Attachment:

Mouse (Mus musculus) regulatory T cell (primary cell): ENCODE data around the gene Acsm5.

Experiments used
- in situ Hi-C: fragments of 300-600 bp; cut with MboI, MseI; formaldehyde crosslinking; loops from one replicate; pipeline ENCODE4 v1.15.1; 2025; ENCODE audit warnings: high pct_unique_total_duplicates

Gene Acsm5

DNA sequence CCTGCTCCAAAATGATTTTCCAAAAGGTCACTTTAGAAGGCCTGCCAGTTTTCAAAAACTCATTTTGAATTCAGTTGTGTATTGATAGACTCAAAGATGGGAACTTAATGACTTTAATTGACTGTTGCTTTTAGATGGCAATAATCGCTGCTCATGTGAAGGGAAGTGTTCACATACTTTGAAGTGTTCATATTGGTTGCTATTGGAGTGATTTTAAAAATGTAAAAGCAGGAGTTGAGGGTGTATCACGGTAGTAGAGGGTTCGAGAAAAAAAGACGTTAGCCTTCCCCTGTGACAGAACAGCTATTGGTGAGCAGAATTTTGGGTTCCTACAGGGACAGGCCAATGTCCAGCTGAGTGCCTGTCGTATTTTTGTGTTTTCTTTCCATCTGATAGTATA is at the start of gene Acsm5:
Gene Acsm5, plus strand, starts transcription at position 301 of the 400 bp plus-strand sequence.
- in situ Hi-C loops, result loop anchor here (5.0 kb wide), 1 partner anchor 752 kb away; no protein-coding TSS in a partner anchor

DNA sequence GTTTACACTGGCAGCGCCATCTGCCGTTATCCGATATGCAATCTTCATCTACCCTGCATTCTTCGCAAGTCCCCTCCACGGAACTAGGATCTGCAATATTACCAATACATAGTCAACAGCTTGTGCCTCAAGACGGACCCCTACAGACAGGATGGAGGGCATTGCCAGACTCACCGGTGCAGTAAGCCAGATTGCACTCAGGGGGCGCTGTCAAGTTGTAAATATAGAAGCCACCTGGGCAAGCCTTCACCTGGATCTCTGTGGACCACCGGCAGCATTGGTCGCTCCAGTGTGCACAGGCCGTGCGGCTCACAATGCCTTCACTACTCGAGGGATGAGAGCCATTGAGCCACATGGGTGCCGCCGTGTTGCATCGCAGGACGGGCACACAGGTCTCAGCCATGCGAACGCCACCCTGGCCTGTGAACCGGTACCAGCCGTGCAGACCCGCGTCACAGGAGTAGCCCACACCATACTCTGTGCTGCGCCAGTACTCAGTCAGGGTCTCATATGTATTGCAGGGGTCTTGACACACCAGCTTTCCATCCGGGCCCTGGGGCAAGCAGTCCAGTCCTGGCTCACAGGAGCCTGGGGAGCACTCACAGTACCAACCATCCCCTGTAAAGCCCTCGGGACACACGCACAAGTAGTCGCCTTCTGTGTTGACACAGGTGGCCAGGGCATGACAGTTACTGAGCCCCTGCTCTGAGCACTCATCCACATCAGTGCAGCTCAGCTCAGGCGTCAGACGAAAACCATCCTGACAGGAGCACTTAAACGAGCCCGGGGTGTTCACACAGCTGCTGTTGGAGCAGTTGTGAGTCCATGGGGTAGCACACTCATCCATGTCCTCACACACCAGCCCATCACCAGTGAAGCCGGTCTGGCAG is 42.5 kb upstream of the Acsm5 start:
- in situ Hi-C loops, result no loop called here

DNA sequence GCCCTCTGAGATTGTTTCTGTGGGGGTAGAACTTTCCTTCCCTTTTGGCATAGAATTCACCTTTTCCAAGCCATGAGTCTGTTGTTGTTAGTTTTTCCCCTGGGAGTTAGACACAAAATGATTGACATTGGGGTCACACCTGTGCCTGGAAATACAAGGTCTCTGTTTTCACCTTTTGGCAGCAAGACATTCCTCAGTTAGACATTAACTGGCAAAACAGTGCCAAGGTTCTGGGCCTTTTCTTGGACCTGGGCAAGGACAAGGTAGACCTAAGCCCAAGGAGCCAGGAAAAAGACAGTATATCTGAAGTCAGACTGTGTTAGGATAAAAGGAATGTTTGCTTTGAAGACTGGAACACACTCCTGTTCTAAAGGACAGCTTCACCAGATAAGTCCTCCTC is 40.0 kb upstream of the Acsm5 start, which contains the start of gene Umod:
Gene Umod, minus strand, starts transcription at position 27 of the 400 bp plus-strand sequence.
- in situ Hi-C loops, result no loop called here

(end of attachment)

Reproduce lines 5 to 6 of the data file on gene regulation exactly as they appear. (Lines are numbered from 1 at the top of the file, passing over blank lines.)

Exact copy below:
DNA sequence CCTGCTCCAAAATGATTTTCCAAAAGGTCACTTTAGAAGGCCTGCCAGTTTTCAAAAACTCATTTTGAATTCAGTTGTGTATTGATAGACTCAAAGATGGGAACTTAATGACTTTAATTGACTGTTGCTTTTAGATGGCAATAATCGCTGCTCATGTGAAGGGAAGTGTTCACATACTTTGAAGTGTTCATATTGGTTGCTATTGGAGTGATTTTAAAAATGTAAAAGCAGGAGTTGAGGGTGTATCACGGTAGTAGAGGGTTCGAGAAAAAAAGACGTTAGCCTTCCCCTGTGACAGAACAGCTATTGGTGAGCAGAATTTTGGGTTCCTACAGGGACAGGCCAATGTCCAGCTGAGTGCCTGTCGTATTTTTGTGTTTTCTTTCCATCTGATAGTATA is at the start of gene Acsm5:
Gene Acsm5, plus strand, starts transcription at position 301 of the 400 bp plus-strand sequence.